Shoulder instability is the term that is used to denote the incapability to keep the humeral head in the glenoid fossa. The ligamentous and muscle structures around the glenohumeral joint will make a balanced net joint reaction force under non-pathological conditions. If the reliability of any of these structures is disturbed, it can lead to traumatic or atraumatic instability. Shoulder Instability can occur posteriorly, anteriorly, or in multiple directions, irrespective of the mechanism of the wound.
When designing a non-operative rehabilitation program for patients with shoulder instability, it is vital to consider some of the key factors that include:
- Level of instability and the outcome of their functions
- Onset of pathology
- Frequency of displacement
- Concomitant pathologies
- Direction of instability (anterior, posterior, or multidirectional)
- End range neuromuscular control
While considering these six factors, each patient will have a dissimilar structure of the non-operative rehabilitation program.
Some of the common classifications of the non-operative rehabilitation program for shoulder Instability include:
Traumatic shoulder instability is a general condition that happens in young patients. It is linked with high repetition rates. The anterior dislocation because of trauma is the most common type, related to over 90% of the cases. However, it will differ in length for each person according to the six key factors and the arm supremacy, preferred goals, and activities.
The rehabilitation program for Traumatic shoulder Instability consists of four different phases with different goals. They are:
- The acute motion phase: This phase involves the decrease of pain, muscular spasms, and inflammation. However, patients should meet certain criteria before they enter the subsequent phases. These criteria include:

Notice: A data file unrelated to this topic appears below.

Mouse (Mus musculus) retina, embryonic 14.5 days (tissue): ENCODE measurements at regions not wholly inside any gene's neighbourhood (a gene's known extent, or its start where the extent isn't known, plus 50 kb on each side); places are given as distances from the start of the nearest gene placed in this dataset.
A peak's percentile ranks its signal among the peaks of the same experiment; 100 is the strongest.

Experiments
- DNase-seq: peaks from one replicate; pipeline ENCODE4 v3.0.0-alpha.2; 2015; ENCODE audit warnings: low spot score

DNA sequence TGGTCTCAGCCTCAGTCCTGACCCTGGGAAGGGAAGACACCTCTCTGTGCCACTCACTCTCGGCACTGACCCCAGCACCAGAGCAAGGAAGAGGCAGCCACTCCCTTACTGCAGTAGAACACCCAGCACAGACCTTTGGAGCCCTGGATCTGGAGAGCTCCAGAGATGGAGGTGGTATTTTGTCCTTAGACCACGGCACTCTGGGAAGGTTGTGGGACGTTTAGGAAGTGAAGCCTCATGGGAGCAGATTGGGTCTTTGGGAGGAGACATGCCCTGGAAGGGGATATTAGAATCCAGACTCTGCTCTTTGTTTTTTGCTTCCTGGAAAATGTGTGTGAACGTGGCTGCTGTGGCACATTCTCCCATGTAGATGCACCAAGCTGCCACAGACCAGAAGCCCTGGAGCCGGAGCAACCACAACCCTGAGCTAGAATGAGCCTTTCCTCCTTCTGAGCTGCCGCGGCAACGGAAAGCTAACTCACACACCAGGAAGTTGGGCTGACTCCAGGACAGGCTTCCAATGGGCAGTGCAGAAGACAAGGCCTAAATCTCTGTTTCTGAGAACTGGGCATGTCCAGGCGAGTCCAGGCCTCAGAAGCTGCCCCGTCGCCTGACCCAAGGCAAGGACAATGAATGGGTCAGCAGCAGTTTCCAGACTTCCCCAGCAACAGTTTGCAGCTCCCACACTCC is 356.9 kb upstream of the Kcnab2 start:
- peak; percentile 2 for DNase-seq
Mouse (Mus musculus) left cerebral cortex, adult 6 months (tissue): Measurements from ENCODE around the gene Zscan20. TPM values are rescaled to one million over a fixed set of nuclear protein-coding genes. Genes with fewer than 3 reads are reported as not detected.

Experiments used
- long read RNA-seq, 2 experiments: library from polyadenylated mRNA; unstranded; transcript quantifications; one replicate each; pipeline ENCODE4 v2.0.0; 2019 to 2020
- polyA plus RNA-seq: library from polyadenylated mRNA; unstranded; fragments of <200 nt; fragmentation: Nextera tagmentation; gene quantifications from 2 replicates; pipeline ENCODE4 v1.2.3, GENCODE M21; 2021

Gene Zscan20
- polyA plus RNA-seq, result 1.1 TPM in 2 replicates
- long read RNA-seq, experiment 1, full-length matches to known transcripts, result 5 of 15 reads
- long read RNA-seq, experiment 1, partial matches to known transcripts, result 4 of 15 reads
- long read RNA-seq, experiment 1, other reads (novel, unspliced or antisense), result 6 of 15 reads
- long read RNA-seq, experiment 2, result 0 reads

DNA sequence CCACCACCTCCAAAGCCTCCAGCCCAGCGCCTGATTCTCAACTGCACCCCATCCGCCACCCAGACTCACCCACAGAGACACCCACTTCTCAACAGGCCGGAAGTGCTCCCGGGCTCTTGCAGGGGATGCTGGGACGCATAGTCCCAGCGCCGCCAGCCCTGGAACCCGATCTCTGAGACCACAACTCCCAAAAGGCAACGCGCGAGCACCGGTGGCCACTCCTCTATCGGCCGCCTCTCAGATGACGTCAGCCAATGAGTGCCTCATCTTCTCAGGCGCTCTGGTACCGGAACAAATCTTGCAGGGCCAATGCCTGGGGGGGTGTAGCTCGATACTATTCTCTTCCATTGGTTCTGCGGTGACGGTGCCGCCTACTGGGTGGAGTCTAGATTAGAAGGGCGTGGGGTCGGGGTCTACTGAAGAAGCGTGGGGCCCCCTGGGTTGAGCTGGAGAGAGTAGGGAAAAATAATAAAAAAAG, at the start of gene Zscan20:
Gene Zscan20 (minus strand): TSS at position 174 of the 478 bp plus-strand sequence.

- Full functional Range of motion
- Minimum soreness and reduced inflammation
- Enough static stability
- Satisfactory neuromuscular control
- Intermediate phase: The major goal of this phase is to improve the kinesthesia, proprioception, and dynamic stabilization.
- Advances strengthening phase: The objective of the rehabilitation phase is to perk up the neuromuscular strength, control, power, and staying power.
- Return to activity phase: By entering this phase, patients will be capable of increasing their activity level gradually to get themselves ready for the functional return to their usual activities.
Atraumatic refers to non-traumatic shoulder instability. It is a sub-categorization of glenohumeral joint instability, in which the pain is not considered the main aetiology.
This type of shoulder instability is of two types that include congenital instability and chronic recurrent instability.
Congenital instability happens because of the laxity of structures in the shoulder that present ever since birth. On the other hand, chronic recurrent instability may be seen after operation for shoulder dislocation because of glenoid rim lesions.
Eventually, microtrauma can lead to shoulder instability, as well.